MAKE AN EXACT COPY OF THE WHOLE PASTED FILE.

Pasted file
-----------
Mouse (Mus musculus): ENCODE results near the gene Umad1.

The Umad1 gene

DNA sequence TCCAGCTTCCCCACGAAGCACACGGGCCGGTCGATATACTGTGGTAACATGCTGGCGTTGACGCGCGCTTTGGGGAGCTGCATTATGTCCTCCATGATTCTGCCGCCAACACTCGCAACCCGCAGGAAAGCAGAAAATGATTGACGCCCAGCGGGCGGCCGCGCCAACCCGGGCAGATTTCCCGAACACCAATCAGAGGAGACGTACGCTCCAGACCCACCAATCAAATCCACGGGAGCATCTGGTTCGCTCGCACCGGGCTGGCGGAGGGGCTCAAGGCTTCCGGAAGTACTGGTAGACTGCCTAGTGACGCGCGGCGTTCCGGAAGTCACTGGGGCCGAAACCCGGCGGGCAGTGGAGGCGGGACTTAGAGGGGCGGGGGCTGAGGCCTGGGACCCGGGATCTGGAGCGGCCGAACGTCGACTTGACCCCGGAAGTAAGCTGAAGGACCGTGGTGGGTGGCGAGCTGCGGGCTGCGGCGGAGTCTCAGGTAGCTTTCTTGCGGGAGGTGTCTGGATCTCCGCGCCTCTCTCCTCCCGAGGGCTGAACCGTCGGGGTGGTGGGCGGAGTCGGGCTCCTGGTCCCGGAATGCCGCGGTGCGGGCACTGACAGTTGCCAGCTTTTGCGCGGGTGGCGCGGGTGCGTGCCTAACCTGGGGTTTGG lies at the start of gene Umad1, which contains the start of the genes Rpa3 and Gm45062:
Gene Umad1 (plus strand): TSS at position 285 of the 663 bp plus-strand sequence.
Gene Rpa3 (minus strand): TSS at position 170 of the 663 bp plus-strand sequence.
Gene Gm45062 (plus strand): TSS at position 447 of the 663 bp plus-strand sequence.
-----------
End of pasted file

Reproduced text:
Mouse (Mus musculus): ENCODE results near the gene Umad1.

The Umad1 gene

DNA sequence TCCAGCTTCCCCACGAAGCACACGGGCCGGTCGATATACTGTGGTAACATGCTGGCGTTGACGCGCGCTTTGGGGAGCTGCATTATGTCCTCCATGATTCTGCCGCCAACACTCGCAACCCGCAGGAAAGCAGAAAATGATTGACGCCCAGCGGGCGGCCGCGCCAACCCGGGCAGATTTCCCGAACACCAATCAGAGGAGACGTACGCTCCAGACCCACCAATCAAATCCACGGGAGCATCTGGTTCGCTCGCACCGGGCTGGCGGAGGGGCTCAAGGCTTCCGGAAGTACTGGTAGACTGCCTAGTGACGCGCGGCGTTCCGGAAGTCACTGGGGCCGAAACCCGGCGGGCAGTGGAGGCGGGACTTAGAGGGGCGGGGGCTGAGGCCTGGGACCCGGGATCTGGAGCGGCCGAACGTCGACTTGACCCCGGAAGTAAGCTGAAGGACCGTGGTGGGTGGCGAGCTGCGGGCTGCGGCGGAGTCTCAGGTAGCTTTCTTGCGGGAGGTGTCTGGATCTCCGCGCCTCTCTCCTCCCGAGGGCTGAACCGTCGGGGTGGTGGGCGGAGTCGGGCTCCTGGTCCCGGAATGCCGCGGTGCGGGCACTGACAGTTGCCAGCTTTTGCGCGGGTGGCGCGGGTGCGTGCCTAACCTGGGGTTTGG lies at the start of gene Umad1, which contains the start of the genes Rpa3 and Gm45062:
Gene Umad1 (plus strand): TSS at position 285 of the 663 bp plus-strand sequence.
Gene Rpa3 (minus strand): TSS at position 170 of the 663 bp plus-strand sequence.
Gene Gm45062 (plus strand): TSS at position 447 of the 663 bp plus-strand sequence.